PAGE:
by Teri Bechard

It was a special Summer day in Edward Medard Park. Tampa was hosting an exhibit of "The Visiting Wall," a replica of "The Wall" in Washington, D.C., dedicated to all VietNam Vets. I was among the visitors who had made the trek specifically to see this monument. It was just a small reproduction of the original; but for those of us who had a personal interest, it delivered all the impact of the real thing.

There were military personnel, a full complement of reservists, and individuals without uniforms who appeared to be VietNam Vets. I found the last group to be the most impressive. They were easy to spot, about my age, and had a dark sadness behind their eyes.

I noticed one man kneeling at the wall, his fingers touching it tenderly. Then he did something I thought strange; he laid a couple of cigarettes on the ground below a name. I knew there was a long, sad story accompanying his deep sighs. I wanted to slip my arm around him and squeeze my love into him.

Somehow today, I felt as though I was going to visit my brother, Johnny. God, how I missed him! We had always been so close. It was always Johnny and me against the world, until our world was shattered in 1968. He was killed somewhere on the Cambodian border when he was only 20 years old.

For too many years, my anger was inexpressible. I found little comfort in hearing: "You've got to hold it together for your parents" or "You're so strong." Inexcusable statements such as: "Oh, it's *just* your brother - it could have been worse" or "He had no business being in that war to begin with," cut into my heart like a sharp sword.

I was never allowed to grieve for my brother the way I wanted and needed to. My heart had been filled with an overwhelming sadness and loss for too many years. I was hoping today was my chance to experience the feelings, to grieve, and to finally be able to move on with some resolution.

The anticipation of seeing his name


etched into "The Wall" was overwhelming.

At the entrance to the field, the computerized information stand gave me directions to find his name, with a pencil and paper to do a "rubbing" of it. I was given a printout of information which included his name, rank, serial number; and surprisingly, how he was killed.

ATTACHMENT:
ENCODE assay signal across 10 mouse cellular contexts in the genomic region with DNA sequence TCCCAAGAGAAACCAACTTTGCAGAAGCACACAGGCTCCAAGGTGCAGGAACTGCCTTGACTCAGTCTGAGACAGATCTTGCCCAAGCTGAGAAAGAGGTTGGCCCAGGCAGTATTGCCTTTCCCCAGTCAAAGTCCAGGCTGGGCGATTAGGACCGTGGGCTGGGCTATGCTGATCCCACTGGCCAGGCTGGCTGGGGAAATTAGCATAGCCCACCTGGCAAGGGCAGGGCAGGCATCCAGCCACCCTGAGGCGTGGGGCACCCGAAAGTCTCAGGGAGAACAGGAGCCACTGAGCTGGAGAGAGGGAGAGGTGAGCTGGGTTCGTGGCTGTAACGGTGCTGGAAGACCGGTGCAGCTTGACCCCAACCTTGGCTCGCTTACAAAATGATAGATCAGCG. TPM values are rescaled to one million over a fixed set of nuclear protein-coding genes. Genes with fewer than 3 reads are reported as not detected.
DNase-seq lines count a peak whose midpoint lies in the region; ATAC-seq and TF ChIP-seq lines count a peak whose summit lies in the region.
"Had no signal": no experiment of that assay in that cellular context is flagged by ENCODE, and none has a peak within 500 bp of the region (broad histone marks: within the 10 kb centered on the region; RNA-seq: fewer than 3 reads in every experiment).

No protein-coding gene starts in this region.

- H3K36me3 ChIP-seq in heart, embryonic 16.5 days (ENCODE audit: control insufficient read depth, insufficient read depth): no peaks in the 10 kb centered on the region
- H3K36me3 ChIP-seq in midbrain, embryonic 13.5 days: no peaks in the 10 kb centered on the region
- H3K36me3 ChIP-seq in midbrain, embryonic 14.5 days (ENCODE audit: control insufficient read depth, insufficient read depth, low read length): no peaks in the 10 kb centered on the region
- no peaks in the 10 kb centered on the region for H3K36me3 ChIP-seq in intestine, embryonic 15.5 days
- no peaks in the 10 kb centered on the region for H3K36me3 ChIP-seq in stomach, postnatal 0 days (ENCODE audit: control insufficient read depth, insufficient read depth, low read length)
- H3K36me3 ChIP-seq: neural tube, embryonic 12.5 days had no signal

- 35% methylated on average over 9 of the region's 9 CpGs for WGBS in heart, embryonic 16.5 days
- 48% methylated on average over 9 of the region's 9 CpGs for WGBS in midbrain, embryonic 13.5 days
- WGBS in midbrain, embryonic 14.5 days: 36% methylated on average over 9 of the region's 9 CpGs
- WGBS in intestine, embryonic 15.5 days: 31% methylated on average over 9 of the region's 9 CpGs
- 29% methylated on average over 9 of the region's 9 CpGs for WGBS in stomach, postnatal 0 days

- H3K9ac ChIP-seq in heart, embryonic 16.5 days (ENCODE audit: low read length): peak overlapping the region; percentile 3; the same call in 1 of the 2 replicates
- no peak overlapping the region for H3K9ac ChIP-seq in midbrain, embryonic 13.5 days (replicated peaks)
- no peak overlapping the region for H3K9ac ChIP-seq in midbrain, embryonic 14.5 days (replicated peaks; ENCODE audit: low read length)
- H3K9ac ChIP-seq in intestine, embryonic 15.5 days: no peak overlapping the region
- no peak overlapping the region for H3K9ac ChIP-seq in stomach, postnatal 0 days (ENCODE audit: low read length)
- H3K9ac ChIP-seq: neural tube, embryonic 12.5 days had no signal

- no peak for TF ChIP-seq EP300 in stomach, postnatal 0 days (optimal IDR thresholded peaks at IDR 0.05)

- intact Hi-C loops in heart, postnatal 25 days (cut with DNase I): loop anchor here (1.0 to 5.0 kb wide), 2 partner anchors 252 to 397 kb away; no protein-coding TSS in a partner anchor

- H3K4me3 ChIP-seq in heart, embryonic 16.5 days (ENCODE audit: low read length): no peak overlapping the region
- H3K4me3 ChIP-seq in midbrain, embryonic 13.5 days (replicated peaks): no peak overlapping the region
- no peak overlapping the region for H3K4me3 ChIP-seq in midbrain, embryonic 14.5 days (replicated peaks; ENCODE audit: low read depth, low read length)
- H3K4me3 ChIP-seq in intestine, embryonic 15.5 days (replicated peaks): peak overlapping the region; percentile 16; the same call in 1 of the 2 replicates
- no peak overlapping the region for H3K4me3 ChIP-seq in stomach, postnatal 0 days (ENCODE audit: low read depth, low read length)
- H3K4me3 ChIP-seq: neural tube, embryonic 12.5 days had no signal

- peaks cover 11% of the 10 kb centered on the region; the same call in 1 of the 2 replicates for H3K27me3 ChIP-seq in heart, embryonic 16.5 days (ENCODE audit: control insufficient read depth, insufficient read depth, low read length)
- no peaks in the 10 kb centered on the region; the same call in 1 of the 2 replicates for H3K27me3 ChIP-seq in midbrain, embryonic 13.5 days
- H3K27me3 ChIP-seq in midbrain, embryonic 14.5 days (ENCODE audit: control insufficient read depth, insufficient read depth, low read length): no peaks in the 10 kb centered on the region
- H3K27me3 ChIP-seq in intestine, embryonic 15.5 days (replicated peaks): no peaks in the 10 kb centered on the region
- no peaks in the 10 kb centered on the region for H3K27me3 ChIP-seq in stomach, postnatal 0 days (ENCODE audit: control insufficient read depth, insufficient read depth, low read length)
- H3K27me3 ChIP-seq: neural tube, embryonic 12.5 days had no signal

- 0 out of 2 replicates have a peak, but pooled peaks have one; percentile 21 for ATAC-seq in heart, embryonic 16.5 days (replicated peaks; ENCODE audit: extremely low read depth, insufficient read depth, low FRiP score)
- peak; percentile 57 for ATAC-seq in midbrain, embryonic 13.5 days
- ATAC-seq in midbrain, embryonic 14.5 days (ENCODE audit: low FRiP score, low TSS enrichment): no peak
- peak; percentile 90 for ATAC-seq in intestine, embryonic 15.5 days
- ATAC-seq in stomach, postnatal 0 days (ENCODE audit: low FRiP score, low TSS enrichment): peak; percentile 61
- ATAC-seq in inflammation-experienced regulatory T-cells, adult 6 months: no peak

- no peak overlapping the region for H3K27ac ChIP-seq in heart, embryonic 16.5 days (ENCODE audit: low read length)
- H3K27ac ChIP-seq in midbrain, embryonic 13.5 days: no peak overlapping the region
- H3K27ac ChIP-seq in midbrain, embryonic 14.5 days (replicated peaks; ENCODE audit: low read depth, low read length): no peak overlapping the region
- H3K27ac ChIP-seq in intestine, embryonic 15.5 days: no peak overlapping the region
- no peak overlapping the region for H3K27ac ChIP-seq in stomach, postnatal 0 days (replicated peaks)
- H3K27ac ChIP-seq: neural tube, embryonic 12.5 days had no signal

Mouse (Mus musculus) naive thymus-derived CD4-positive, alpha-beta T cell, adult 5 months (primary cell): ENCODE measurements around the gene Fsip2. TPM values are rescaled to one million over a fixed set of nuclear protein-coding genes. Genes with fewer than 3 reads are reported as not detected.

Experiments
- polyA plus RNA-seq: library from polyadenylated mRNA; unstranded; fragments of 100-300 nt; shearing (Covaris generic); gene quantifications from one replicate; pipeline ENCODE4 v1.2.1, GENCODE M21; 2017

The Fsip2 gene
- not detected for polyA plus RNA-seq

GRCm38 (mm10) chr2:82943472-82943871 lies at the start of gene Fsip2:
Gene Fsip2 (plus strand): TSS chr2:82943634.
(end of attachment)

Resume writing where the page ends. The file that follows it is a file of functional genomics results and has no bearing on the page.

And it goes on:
Reading the report brought tears to my eyes, and I felt that old lump in the pit of my stomach start to swell. I hated remembering that he had been killed by an implosion during a night firefight.

My mind wondered back to how he looked through his glass covered military coffin, dressed in his Army private's uniform. I wanted to slip my arm around him and squeeze my love into him, too, but I could not. I began to sense a familiar dull pain fill my chest as these memories popped into my mind. It felt as though an elephant was standing on my heart.

As I approached Johnny's special section of the wall, I noticed that a particular Vet followed me to the site. I lingered along the black shiny wall naming the noble young men and women until I found Johnny's name. Slowly, I rubbed my fingers over his name. I wanted to touch Johnny, but I could not.

I began to cry silently. I just stood there, holding Johnny's name and crying. When I finally looked around, I noticed the Vet was standing about 5 feet behind me. He approached me and said, "Go ahead, it's alright. You look like you need to do this."

Somehow, I knew he was familiar with my pain; I knew he absolutely understood how I was feeling. I felt he was an angel sent by Johnny to look over my shoulder, and I was finally allowed to grieve. He gave me tissue after tissue as I cried; but he never said, "Stop crying."

I felt the pain in the pit of my stomach grab my heart while, at the same time, I felt so safe, as though one of Johnny's old friends was right there with me. I didn't feel alone or the least bit uncomfortable. I felt secure enough to grieve at last.

The Vet put his arm around me and asked if I wanted him to bring a folding chair up to the wall. I declined, and my sobbing ebbed until I could talk again. Then, I began to notice my surroundings.

Miniature U.S. Flags, placed in front of each black, shiny section of the wall, looked like lonely sentinels protecting their dead comrades. Small remembrances of flowers and trinkets were placed sporadically in front of the wall by others, with their own special connections to these Vets.

Suddenly, I knew Johnny was not alone. I had always felt so sad because he had died in a strange, far-off country, without any family. Now I understood.

These men on the wall, and the man whose arms were holding me, are as much his family as I am. Somehow, we are all together sharing our grief.

copyright 1995 by Teri Bechard, all rights reserved. Teri can be reached via the Internet at: